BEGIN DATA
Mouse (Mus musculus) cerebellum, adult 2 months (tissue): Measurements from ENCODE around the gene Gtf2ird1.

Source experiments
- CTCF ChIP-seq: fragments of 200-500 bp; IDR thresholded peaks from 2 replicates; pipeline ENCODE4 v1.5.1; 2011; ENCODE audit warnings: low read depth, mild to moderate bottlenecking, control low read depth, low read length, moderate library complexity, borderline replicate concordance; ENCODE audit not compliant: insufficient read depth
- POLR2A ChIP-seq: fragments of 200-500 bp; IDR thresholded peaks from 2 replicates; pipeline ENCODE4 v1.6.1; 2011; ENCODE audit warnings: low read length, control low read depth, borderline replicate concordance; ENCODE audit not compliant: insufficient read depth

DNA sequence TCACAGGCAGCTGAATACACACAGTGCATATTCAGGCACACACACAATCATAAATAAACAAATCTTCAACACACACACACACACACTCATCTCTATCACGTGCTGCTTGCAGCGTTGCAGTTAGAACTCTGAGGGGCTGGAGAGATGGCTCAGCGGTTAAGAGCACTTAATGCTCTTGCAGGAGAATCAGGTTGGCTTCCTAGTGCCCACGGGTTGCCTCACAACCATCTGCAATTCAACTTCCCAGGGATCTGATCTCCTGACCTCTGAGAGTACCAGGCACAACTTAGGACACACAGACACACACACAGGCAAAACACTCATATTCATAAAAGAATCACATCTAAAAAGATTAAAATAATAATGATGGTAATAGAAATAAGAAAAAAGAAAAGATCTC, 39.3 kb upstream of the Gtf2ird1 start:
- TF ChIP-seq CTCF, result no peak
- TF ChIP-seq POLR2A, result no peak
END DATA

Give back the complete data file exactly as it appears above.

Mouse (Mus musculus) cerebellum, adult 2 months (tissue): Measurements from ENCODE around the gene Gtf2ird1.

Source experiments
- CTCF ChIP-seq: fragments of 200-500 bp; IDR thresholded peaks from 2 replicates; pipeline ENCODE4 v1.5.1; 2011; ENCODE audit warnings: low read depth, mild to moderate bottlenecking, control low read depth, low read length, moderate library complexity, borderline replicate concordance; ENCODE audit not compliant: insufficient read depth
- POLR2A ChIP-seq: fragments of 200-500 bp; IDR thresholded peaks from 2 replicates; pipeline ENCODE4 v1.6.1; 2011; ENCODE audit warnings: low read length, control low read depth, borderline replicate concordance; ENCODE audit not compliant: insufficient read depth

DNA sequence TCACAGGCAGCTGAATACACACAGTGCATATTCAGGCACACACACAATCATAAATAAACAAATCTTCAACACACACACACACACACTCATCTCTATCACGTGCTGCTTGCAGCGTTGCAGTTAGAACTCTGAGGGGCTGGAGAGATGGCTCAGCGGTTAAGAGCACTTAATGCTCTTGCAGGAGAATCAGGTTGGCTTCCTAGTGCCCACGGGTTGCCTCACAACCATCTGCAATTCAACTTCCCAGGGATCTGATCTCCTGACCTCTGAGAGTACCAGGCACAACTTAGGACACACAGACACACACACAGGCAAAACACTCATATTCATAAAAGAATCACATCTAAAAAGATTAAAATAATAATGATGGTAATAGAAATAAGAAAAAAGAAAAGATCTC, 39.3 kb upstream of the Gtf2ird1 start:
- TF ChIP-seq CTCF, result no peak
- TF ChIP-seq POLR2A, result no peak